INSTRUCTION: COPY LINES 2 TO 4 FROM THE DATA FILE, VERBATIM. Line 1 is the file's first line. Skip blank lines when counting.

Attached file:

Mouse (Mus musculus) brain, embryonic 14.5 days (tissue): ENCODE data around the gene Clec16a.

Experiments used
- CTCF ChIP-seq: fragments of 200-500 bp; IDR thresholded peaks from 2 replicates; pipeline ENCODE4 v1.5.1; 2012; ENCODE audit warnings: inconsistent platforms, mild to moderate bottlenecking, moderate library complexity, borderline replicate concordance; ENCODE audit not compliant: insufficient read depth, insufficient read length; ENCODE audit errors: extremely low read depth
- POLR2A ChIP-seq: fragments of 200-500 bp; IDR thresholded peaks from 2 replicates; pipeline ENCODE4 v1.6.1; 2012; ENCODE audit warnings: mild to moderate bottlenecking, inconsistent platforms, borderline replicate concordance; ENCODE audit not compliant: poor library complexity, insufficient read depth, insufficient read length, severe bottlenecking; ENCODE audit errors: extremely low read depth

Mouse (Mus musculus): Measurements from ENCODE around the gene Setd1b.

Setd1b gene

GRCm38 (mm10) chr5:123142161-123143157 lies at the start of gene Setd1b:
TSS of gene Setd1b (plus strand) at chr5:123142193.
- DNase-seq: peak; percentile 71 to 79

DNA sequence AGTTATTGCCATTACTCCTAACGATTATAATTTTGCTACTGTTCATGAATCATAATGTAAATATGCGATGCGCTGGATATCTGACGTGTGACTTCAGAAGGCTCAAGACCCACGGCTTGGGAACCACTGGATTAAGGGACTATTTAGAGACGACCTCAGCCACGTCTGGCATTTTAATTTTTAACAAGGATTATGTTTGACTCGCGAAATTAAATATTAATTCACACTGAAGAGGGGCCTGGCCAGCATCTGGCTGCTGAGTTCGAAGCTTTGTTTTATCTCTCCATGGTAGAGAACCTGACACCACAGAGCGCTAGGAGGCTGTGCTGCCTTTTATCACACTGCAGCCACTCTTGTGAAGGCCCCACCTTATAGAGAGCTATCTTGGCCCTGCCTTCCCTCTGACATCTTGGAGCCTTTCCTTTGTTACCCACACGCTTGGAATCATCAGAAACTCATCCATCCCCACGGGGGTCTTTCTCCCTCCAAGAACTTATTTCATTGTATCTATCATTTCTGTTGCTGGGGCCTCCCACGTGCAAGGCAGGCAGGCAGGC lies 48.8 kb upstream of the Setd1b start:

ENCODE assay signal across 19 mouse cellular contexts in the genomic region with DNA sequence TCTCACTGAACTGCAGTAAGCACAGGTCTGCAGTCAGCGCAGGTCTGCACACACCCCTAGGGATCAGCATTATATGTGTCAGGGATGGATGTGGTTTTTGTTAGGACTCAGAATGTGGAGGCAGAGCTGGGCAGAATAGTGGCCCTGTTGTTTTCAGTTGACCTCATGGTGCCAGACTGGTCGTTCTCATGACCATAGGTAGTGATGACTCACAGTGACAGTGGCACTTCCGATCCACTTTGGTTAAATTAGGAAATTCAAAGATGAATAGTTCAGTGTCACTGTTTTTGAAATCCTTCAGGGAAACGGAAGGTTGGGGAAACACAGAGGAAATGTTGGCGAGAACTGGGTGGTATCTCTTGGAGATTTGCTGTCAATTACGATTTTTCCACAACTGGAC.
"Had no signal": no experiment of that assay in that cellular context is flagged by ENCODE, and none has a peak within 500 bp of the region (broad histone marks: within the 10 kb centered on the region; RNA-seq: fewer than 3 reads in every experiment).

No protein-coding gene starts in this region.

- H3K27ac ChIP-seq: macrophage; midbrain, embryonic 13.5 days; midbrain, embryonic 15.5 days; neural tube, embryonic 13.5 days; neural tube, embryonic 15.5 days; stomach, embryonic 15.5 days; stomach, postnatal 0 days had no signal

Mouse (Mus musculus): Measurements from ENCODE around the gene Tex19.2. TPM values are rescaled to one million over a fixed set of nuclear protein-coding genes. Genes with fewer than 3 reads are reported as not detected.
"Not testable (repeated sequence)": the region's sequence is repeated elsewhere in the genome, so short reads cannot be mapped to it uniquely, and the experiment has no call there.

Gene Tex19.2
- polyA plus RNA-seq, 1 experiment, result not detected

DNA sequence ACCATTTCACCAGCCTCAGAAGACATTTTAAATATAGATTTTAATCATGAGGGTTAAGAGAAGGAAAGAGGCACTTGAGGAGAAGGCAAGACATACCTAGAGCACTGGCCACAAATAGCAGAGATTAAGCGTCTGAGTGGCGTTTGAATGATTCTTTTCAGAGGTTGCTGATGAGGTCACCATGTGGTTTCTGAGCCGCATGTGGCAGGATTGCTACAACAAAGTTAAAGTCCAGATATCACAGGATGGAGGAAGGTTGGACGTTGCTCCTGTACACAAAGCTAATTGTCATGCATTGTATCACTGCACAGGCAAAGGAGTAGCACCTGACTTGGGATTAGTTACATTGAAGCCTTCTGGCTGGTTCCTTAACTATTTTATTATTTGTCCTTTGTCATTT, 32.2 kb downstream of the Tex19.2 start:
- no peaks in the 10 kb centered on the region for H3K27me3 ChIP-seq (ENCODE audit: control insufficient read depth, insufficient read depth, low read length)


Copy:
Experiments used
- CTCF ChIP-seq: fragments of 200-500 bp; IDR thresholded peaks from 2 replicates; pipeline ENCODE4 v1.5.1; 2012; ENCODE audit warnings: inconsistent platforms, mild to moderate bottlenecking, moderate library complexity, borderline replicate concordance; ENCODE audit not compliant: insufficient read depth, insufficient read length; ENCODE audit errors: extremely low read depth
- POLR2A ChIP-seq: fragments of 200-500 bp; IDR thresholded peaks from 2 replicates; pipeline ENCODE4 v1.6.1; 2012; ENCODE audit warnings: mild to moderate bottlenecking, inconsistent platforms, borderline replicate concordance; ENCODE audit not compliant: poor library complexity, insufficient read depth, insufficient read length, severe bottlenecking; ENCODE audit errors: extremely low read depth